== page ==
Griffith, who for my money gave a performance in Elia Kazan's A Face in the Crowd equal to anything the more noteworthy "Method" actors like Brando and Dean gave for the director, switches gears entirely here and gives a full-bodied comedic performance that frankly would have been beyond the reach of his better-known Kazan alumni. There's an innocence to Griffith's playing here, a delicacy, along with a steady, watchful, confident gaze, that's quite remarkable for this kind of "broad" role. As written and conceived, the Will Stockdale character could have come out as the grossest of "hillbilly" caricatures in less subtle hands, played for yoks and corn instead of layered laughs. Thankfully, Griffith is skilled in both drama and comedy, and always grounds the character's broadest moments in solid, believable motivation (and of course, hilariously funny line readings - you can't "teach" funny, and Griffith is effortlessly amusing here with that wide, easy grin, and that booming voice). Matching him all the way is a performance by Myron McCormick that I would rate as one of the best of any comedy from the 1950s. Creating the most unlikely drill instructor you'll ever see in American pop culture, McCormick's D.I. is the anti-Jack Webb: sloppy, unprofessional, devious, cheating, and so not "by-the-book" that you could barely consider him a serviceman. One of the highlights of any military film that involves inductees meeting their D.I.'s is the first "confrontation" scene (think of The D.I., or Full Metal Jacket or The Boys in Company C), and the barely controlled rage and anger that spews out from the drill instructors as they begin to tear down individuals to make them into soldiers. Nothing like that happens in No Time For Sergeants; indeed, we never even see Sergeant King train any of the men. When Will proves himself to be a nuisance to the Sergeant, he doesn't scream. He doesn't yell. He just rolls his eyes and tries to make the whole thing go away. When suck-up Irving stands at attention, King looks him up and down and states, "You keep standing like that and you'll pull a muscle." And when Irving offers to talk to the Captain, King lets out a tomb-like, "Oh, nooooooooooooo," shaking his head, explaining how complaints are like waves on a lake, rocking the canoes. There isn't a thing King hasn't seen in this man's Air Force (except Will, of course), and it's home to him (he has a picture of his mother, along with a needlepoint "Mother" sign in his office). He wants peace and quiet, and he'll do anything to get Will out of his hair. McCormick, employing this paralyzingly funny sing-songy weariness to his voice, coming out of that hang-dog, melting, haggard face (for some odd reason, he reminds me of Harry Langdon), absolutely kills with every line he's given, funny or not (he's good with the physical stuff, too, using this scattered little jump anytime Will smashes on his door). Considering he laid down one of my favorite dramatic supporting turns in any American film (for 1961's classic, The Hustler), McCormick's brilliant comedic performance here is just further proof that he's one of film's great unsung actors.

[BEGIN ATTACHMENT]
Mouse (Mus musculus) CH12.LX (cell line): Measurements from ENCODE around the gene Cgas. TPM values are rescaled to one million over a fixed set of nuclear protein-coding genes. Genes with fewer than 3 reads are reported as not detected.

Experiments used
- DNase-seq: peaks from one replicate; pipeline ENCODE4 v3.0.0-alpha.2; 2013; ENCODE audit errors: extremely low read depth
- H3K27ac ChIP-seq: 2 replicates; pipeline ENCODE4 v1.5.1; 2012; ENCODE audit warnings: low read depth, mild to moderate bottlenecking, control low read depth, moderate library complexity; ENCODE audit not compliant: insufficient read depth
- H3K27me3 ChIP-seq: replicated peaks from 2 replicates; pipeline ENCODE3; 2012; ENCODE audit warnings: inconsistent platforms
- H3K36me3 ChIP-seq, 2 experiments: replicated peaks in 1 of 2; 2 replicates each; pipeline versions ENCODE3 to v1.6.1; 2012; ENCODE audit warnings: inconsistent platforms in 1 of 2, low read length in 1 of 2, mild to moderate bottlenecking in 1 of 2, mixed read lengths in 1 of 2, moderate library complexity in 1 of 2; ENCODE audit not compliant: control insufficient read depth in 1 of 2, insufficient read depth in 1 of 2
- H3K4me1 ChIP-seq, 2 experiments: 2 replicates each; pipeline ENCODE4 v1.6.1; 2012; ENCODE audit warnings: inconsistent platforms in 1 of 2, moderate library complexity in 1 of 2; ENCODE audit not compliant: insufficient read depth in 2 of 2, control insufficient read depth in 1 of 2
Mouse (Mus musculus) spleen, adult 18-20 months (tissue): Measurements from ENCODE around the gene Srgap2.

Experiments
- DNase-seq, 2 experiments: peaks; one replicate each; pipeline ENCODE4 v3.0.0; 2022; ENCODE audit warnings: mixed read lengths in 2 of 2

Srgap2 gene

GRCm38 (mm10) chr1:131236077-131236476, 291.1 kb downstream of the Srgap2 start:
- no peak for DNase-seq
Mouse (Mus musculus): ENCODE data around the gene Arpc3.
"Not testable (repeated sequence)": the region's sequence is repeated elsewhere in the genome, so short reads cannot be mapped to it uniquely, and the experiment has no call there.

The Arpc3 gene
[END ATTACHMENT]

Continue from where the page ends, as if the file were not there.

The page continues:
Other smaller roles are filled expertly, as well. Fawcett is both funny and rather touching as Pa, who doesn't want his boy hurt the way he was when he first ventured out into the world. Dub Taylor is amusing, as usual, with that insane, high-pitched laugh of his. Murray Hamilton doesn't get any laughs, but he's appropriately slimy as bully Irving. Don Knotts, in his first film role, kills with his soon-to-be-iconic "nervous" shtick, sounding first like some kind of squealing Morse Code as he drones out Will's instructions for the manual dexterity test, and then whining and crying about how his metal rings got bent. Even better is one of my other favorite comedic actors, the genuinely gifted James Millhollin as psychiatrist Major Royal Demming. Whining and stamping his feet when he doesn't get to talk about what he wants to talk about, Demming is absolutely delicious with his double-takes and incomparable slow burns (I miss actors like Millhollin). He's a standout in a cast of heavily-talented pros. No amount of assured performances, though, can paste over problems with No Time For Sergeants's script. The first 90 minutes of the film work perfectly - even though there's a major plot hole that's never adequately explained: what's Sergeant King's plan, keeping Will the "P.L.O." ("Permanent Latrine Orderly"), and keeping him away from his qualifying exams? We can assume he's going to use his tricks to bump Will out of the service, based on Irving's false charge that Will is dangerous (Will pulls the handle he's handcuffed to off a gas pump, and threatens Irving with it in a funny earlier scene). We assume that, but we never hear anything about what King is actually planning. How was he going to get Will out without either qualifying him, or booting him out? It's a small but pivotal point in the story that badly needed just one scene to clarify it. But that's piddling compared to the final 30 long minutes where the film goes on and on with a drawn-out subplot concerning Will and Ben involved in a misguided, not-so-comical flight over an A-bomb test, and the subsequent snafus occurring when various vain, goof-ball colonels start trying to cover their assess from the potential fall-out. None of this is necessary when the story should have ended with a resolution back in camp to the triangle created by Will and Ben and King (that part of the film was beautifully self-contained, with a 90-minute running time that fit nicely within comedy conventions), and worse yet, it's awkwardly staged, with director LeRoy substituting lame swipes at military bureaucratic incompetence and lots of running around, and shouting, and slamming doors, for anything resembling comedic timing and invention (the final scene and fade-out is amazingly anti-climatic, putting a damper on all the previous fun). Luckily, No Time For Sergeants's earlier laughs and performances are strong enough to quickly help us forget this misguided final act.
Paul Mavis is an internationally published film and television historian, a member of the Online Film Critics Society, and the author of The Espionage Filmography.